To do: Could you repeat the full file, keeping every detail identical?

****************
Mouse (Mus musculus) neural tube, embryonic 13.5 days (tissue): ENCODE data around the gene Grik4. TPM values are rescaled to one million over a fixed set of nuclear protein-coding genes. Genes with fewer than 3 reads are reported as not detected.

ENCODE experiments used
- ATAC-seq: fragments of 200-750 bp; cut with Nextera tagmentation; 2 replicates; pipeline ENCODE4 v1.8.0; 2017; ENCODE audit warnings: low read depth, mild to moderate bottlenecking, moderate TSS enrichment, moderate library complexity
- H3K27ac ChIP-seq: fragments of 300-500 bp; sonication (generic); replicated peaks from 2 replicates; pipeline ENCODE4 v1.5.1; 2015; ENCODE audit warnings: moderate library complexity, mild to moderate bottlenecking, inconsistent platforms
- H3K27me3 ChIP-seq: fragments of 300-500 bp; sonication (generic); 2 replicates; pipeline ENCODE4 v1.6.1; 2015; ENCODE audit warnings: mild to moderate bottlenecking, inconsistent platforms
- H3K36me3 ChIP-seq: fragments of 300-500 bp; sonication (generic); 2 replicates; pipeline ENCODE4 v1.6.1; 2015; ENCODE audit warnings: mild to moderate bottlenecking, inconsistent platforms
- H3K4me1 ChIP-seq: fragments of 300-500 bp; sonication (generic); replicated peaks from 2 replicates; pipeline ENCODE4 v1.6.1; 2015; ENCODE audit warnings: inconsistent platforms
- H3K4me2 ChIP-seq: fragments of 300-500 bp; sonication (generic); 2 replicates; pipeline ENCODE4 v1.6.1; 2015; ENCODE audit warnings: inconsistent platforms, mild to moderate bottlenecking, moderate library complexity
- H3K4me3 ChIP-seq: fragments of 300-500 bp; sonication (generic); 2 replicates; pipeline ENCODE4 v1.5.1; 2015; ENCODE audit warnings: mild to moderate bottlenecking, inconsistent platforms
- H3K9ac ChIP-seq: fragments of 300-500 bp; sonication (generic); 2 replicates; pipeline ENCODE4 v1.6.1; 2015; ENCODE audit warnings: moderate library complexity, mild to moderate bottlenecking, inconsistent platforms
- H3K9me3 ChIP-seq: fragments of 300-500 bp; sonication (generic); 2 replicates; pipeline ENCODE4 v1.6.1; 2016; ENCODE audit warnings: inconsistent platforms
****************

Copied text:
Mouse (Mus musculus) neural tube, embryonic 13.5 days (tissue): ENCODE data around the gene Grik4. TPM values are rescaled to one million over a fixed set of nuclear protein-coding genes. Genes with fewer than 3 reads are reported as not detected.

ENCODE experiments used
- ATAC-seq: fragments of 200-750 bp; cut with Nextera tagmentation; 2 replicates; pipeline ENCODE4 v1.8.0; 2017; ENCODE audit warnings: low read depth, mild to moderate bottlenecking, moderate TSS enrichment, moderate library complexity
- H3K27ac ChIP-seq: fragments of 300-500 bp; sonication (generic); replicated peaks from 2 replicates; pipeline ENCODE4 v1.5.1; 2015; ENCODE audit warnings: moderate library complexity, mild to moderate bottlenecking, inconsistent platforms
- H3K27me3 ChIP-seq: fragments of 300-500 bp; sonication (generic); 2 replicates; pipeline ENCODE4 v1.6.1; 2015; ENCODE audit warnings: mild to moderate bottlenecking, inconsistent platforms
- H3K36me3 ChIP-seq: fragments of 300-500 bp; sonication (generic); 2 replicates; pipeline ENCODE4 v1.6.1; 2015; ENCODE audit warnings: mild to moderate bottlenecking, inconsistent platforms
- H3K4me1 ChIP-seq: fragments of 300-500 bp; sonication (generic); replicated peaks from 2 replicates; pipeline ENCODE4 v1.6.1; 2015; ENCODE audit warnings: inconsistent platforms
- H3K4me2 ChIP-seq: fragments of 300-500 bp; sonication (generic); 2 replicates; pipeline ENCODE4 v1.6.1; 2015; ENCODE audit warnings: inconsistent platforms, mild to moderate bottlenecking, moderate library complexity
- H3K4me3 ChIP-seq: fragments of 300-500 bp; sonication (generic); 2 replicates; pipeline ENCODE4 v1.5.1; 2015; ENCODE audit warnings: mild to moderate bottlenecking, inconsistent platforms
- H3K9ac ChIP-seq: fragments of 300-500 bp; sonication (generic); 2 replicates; pipeline ENCODE4 v1.6.1; 2015; ENCODE audit warnings: moderate library complexity, mild to moderate bottlenecking, inconsistent platforms
- H3K9me3 ChIP-seq: fragments of 300-500 bp; sonication (generic); 2 replicates; pipeline ENCODE4 v1.6.1; 2016; ENCODE audit warnings: inconsistent platforms